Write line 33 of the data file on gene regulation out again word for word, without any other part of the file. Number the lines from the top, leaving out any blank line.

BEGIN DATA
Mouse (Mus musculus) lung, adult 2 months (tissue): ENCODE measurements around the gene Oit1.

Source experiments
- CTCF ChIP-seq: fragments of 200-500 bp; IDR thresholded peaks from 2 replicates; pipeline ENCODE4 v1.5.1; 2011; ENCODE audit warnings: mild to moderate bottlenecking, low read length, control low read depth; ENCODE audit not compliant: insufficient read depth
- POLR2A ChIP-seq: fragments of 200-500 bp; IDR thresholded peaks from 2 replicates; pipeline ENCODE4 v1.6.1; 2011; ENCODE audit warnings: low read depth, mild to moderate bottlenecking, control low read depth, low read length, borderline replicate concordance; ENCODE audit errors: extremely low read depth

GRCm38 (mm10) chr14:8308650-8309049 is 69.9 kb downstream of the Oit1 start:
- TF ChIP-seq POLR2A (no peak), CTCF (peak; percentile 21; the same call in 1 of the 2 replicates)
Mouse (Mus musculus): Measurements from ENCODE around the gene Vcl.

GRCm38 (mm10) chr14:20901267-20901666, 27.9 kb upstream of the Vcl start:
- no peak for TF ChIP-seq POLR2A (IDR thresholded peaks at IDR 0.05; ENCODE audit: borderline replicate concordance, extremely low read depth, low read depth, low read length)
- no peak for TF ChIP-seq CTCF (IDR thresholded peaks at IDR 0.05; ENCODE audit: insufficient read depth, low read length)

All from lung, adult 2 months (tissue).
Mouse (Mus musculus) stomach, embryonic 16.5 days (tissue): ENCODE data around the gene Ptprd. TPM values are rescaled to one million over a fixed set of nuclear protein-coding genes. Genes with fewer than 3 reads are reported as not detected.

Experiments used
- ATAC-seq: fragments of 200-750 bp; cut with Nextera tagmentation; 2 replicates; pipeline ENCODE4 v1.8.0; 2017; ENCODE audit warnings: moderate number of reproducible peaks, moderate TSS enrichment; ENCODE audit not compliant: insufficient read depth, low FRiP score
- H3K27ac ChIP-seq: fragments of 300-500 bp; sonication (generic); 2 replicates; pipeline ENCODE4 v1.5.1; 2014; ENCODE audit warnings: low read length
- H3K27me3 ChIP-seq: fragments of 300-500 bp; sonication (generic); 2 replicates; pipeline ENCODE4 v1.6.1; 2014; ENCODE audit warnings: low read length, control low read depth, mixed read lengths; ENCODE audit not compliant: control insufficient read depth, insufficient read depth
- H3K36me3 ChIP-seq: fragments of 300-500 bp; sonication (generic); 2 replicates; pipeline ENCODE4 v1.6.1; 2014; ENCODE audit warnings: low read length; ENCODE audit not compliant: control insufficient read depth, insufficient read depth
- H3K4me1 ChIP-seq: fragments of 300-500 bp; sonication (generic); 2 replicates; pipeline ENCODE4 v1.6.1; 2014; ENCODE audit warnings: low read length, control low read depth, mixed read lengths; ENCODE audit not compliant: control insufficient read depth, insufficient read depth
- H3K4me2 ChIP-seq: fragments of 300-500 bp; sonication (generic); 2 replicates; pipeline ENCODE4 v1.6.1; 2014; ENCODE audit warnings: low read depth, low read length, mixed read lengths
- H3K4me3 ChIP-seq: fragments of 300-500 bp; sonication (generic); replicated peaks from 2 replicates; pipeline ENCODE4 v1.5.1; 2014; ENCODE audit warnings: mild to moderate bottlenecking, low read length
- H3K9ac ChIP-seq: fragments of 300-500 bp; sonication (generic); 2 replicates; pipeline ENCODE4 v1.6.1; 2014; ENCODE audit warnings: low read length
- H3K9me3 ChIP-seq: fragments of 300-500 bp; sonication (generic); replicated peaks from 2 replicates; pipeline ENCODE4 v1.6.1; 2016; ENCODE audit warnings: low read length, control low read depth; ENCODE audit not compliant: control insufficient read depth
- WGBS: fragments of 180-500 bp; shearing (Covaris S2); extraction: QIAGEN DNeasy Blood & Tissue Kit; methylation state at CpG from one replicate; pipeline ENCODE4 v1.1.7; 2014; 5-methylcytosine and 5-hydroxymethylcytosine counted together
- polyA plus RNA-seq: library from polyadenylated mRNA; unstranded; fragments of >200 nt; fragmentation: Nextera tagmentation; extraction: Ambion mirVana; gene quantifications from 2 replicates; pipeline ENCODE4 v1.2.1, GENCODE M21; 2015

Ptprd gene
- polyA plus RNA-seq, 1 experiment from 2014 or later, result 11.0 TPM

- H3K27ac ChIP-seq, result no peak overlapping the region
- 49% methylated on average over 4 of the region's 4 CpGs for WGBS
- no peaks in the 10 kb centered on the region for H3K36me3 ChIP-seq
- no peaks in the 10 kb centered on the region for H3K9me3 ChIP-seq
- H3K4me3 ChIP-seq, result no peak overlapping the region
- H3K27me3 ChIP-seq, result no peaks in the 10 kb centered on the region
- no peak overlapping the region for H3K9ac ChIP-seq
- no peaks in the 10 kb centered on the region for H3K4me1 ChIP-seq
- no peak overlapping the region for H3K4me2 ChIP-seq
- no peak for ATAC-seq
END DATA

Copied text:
- no peak overlapping the region for H3K9ac ChIP-seq